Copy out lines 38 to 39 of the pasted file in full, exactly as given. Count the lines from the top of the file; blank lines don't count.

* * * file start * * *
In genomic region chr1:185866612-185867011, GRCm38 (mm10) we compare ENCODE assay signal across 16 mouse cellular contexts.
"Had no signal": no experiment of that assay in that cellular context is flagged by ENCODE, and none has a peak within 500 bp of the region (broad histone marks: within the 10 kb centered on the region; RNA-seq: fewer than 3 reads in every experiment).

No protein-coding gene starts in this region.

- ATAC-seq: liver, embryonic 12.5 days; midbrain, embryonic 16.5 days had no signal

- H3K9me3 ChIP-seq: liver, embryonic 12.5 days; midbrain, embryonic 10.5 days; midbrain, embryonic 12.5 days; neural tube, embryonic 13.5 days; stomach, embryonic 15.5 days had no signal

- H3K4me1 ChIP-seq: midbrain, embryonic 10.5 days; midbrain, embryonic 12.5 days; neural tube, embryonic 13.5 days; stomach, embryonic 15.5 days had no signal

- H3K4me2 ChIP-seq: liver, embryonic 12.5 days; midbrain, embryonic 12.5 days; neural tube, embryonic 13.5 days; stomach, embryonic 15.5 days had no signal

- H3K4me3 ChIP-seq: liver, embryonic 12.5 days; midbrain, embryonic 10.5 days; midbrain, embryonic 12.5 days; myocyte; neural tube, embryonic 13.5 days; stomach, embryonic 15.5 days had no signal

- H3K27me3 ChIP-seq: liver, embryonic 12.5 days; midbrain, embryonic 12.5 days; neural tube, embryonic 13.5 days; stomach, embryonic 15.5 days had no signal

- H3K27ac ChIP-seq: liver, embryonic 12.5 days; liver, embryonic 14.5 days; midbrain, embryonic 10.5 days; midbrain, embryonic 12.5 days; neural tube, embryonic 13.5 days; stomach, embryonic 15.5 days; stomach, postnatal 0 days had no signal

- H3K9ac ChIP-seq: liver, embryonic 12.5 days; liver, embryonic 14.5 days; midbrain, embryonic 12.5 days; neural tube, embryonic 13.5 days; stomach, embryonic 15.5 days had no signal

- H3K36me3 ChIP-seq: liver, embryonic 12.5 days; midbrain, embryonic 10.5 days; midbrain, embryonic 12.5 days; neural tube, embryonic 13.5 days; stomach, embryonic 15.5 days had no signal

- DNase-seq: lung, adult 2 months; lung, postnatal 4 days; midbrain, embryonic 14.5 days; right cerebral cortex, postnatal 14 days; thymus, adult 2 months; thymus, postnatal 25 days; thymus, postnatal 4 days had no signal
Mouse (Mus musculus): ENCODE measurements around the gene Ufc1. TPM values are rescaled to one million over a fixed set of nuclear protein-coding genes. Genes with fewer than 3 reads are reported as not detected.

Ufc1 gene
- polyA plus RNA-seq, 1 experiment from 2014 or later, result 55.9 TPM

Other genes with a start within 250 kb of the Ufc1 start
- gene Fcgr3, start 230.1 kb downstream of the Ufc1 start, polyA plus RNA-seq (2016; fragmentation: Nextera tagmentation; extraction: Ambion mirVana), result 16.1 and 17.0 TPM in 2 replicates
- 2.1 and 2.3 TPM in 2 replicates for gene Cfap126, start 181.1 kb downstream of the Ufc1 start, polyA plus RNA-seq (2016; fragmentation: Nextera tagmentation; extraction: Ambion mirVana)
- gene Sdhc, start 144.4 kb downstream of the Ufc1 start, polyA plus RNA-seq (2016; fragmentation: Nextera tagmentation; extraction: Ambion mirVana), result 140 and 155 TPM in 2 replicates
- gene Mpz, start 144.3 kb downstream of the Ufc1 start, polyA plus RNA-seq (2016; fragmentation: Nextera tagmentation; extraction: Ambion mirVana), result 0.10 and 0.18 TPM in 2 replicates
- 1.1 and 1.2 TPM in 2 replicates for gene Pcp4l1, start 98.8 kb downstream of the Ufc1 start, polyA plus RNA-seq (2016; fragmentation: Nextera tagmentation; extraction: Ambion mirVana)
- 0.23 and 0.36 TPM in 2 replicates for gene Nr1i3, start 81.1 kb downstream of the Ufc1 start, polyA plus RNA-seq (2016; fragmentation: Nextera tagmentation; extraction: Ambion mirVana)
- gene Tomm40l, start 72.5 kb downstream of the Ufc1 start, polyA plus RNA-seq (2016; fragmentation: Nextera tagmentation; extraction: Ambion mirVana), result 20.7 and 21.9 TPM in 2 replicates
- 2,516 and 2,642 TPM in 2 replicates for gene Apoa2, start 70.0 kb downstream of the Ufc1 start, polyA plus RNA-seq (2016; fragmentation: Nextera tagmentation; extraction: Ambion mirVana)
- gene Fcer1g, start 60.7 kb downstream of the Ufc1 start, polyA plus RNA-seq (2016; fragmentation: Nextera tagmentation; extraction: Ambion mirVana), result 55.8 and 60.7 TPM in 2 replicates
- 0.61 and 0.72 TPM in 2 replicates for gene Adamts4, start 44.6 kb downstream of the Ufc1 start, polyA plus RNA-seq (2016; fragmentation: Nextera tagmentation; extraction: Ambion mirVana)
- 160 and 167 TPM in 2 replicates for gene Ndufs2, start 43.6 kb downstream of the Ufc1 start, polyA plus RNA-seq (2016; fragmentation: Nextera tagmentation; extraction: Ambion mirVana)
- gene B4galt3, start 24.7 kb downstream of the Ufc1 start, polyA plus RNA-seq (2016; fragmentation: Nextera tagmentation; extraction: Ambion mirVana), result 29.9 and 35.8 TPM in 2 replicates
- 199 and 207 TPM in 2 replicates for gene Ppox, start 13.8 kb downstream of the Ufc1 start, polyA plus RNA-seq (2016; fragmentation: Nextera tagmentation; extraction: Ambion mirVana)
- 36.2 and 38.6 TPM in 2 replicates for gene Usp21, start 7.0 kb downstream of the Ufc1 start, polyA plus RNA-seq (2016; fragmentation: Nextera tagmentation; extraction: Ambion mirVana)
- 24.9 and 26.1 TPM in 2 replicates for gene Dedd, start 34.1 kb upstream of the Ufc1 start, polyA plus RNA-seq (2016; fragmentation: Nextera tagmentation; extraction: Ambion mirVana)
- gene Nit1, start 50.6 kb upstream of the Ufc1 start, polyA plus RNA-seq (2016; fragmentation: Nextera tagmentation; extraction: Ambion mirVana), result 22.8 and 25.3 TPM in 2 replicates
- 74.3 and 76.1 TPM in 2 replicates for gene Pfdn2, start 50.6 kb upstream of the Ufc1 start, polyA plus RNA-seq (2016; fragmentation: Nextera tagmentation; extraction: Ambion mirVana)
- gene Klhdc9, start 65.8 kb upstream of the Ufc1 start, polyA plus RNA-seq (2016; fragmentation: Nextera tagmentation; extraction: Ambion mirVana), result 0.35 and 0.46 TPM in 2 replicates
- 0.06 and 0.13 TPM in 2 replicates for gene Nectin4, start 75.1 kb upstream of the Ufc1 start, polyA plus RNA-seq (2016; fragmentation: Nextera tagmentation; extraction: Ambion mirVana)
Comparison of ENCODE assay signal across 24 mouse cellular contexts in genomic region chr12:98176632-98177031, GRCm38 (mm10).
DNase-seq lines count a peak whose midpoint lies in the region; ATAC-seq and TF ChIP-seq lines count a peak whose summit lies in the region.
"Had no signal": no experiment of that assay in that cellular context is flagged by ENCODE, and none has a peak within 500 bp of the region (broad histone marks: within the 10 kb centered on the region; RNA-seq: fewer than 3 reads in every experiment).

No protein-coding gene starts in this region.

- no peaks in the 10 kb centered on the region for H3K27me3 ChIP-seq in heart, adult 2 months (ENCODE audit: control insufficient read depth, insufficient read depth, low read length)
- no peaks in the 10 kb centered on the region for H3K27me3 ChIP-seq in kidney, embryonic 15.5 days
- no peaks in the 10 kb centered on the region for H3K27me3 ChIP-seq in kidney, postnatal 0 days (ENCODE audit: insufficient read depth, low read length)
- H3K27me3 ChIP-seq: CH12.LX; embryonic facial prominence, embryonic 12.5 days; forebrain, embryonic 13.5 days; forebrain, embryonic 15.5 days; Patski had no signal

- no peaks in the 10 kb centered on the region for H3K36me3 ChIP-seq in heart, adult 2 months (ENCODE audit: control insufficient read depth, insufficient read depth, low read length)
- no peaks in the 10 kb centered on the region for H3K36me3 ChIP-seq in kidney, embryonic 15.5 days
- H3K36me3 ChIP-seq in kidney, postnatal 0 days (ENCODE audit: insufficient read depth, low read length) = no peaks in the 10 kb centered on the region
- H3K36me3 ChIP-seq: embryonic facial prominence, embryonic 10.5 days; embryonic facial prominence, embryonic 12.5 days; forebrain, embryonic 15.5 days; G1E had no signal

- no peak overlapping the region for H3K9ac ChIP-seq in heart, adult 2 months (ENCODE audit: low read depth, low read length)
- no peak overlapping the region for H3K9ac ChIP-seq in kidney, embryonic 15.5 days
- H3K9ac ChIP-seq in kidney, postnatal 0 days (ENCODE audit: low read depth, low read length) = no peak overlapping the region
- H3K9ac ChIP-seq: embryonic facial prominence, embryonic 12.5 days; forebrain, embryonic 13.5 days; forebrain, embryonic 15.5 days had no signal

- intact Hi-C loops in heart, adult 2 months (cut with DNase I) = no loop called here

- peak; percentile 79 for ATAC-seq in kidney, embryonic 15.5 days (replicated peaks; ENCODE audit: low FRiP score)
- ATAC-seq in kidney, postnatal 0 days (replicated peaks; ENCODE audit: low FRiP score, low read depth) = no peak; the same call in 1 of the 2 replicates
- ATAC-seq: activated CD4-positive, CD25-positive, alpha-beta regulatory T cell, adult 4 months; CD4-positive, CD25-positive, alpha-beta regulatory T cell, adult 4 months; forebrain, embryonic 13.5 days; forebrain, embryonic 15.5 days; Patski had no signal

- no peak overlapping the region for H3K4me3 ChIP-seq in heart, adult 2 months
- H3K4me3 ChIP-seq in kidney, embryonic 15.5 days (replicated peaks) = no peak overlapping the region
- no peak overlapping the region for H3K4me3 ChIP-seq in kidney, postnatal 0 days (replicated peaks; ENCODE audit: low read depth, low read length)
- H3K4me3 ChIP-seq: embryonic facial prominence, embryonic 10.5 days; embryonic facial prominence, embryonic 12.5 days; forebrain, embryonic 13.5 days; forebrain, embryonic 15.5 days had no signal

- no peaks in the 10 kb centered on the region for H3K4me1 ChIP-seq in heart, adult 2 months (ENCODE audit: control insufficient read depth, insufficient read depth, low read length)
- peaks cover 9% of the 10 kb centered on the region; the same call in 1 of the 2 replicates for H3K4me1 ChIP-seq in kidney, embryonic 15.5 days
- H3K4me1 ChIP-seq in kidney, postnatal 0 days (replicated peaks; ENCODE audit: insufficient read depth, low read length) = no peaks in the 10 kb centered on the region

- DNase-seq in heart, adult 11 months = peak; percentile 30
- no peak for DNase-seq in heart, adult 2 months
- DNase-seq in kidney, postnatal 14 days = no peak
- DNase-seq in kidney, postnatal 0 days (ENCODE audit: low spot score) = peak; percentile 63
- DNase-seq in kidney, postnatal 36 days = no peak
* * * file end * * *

DNase-seq lines count a peak whose midpoint lies in the region; ATAC-seq and TF ChIP-seq lines count a peak whose summit lies in the region.
"Had no signal": no experiment of that assay in that cellular context is flagged by ENCODE, and none has a peak within 500 bp of the region (broad histone marks: within the 10 kb centered on the region; RNA-seq: fewer than 3 reads in every experiment).